Overall, I see hackerspaces as a cool thing that libraries can implement if they have the resources and community demand. In the future, I imagine that technologies featured in these spaces will be implemented more into the regular infrastructure of the library, rather than being a standalone novelty program, but in the meantime these spaces can be used to make users aware of new technologies and the ways in which libraries can help facilitate access to knowledge development tools other than books and the Internet.

  3. In particular, I think the idea of the library supplying the community with a 3-D printer is quite interesting. Indeed, it could be used to design and create art which would deepen the community’s involvement in the library. Also, I wonder if the 3-D printer could be used to make useful items for community. This could be very useful if for poor communities as the printer could be used to produce household goods, for example.

    However, there is a potential dark side to this, too. There are people currently developing the schematics to use a 3-D printer to create firearms.

    http://www.businessinsider.com/3d-printer-guns-morality-2012-11

    I’m not sure how I would feel about the community using library resources to create something that is intentionally designed to be a weapon—particularly since it would be unregistered and without a serial number. Perhaps it would be necessary to limit the products that could be produced in the library? Again, I’m not sure how I would feel about that from the standpoint of freedom of information.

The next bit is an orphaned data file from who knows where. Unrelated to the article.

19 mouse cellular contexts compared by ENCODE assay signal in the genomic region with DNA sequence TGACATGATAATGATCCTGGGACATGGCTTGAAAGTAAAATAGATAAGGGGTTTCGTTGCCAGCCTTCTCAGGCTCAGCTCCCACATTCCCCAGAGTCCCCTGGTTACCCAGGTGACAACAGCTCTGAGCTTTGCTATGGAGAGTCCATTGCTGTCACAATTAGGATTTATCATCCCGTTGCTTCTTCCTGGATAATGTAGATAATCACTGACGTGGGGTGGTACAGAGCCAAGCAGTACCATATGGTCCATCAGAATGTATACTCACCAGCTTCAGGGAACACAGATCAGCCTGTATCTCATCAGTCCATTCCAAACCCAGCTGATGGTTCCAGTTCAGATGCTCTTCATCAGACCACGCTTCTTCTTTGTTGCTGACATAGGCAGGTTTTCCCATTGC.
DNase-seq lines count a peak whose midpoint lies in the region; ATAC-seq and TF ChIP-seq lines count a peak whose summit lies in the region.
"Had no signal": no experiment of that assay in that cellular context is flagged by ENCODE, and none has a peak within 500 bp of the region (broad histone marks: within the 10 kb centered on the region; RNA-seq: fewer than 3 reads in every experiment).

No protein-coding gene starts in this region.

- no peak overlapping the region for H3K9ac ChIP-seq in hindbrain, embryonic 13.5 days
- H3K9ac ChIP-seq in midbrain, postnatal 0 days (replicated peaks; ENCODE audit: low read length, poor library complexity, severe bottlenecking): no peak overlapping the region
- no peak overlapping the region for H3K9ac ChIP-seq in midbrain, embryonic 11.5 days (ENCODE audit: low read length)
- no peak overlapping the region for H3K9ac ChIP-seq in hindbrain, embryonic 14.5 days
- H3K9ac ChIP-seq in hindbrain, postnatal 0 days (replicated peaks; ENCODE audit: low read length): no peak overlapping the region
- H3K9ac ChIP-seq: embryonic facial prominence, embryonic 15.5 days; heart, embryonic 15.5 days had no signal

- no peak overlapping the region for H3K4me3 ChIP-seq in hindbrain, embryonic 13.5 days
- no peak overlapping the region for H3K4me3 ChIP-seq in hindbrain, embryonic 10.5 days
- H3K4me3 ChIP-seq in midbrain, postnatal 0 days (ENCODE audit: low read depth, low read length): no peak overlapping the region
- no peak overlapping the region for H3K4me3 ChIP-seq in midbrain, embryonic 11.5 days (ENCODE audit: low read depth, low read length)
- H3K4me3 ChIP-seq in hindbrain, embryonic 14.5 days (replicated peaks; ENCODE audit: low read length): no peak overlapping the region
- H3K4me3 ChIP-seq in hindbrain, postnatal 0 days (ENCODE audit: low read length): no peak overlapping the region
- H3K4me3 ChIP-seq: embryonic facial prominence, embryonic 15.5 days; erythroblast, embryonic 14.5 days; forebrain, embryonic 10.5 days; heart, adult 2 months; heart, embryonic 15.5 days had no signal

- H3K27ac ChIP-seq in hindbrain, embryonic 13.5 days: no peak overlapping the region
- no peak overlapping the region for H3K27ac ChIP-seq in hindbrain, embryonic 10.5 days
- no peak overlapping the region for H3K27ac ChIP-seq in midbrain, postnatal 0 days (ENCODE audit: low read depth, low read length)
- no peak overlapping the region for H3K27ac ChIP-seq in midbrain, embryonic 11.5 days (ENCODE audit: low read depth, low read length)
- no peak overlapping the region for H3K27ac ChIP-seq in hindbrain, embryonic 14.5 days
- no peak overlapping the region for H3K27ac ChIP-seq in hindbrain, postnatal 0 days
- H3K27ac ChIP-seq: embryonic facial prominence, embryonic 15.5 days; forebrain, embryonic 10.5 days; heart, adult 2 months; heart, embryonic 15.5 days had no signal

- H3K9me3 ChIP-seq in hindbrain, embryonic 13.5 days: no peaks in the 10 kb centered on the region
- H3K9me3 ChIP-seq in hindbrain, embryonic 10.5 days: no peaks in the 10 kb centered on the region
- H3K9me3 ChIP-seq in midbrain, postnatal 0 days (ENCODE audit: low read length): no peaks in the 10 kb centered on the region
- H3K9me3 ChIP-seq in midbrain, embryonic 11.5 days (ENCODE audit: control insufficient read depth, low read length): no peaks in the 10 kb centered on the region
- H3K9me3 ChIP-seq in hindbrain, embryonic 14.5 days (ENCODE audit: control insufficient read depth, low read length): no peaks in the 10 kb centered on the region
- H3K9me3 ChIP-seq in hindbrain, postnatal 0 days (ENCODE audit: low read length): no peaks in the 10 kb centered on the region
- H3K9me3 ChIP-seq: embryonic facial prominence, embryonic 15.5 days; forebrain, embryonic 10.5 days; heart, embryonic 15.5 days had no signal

4. As libraries become less book-centered and more tech-centered, are hackerspaces a worthwhile investment to keep libraries viable? Is there a significant demand for hackerspaces? Do you think they will become more common, or are they a fleeting experiment as libraries try to adapt to their new role? If not, what should libraries do to remain relevant to their patrons in a rapidly changing world?

    I agree with Smedley in the article who states in regards to the Hackerspace “It’s really whatever the community wants to use it for is how we’ll support it.” If the community could benefit from spaces such as this, and there is funding in place, then, yes, it could be a worthwhile investment. I do not think there is a significant demand around the country for spaces such as these. Using things like a 3-D printer or computer-controlled power tools requires specialized knowledge. I think there could be a future for spaces such as this. It all depends on the technology trends. If 3-D printers end up becoming very important tools to use, then libraries will most likely invest in these products.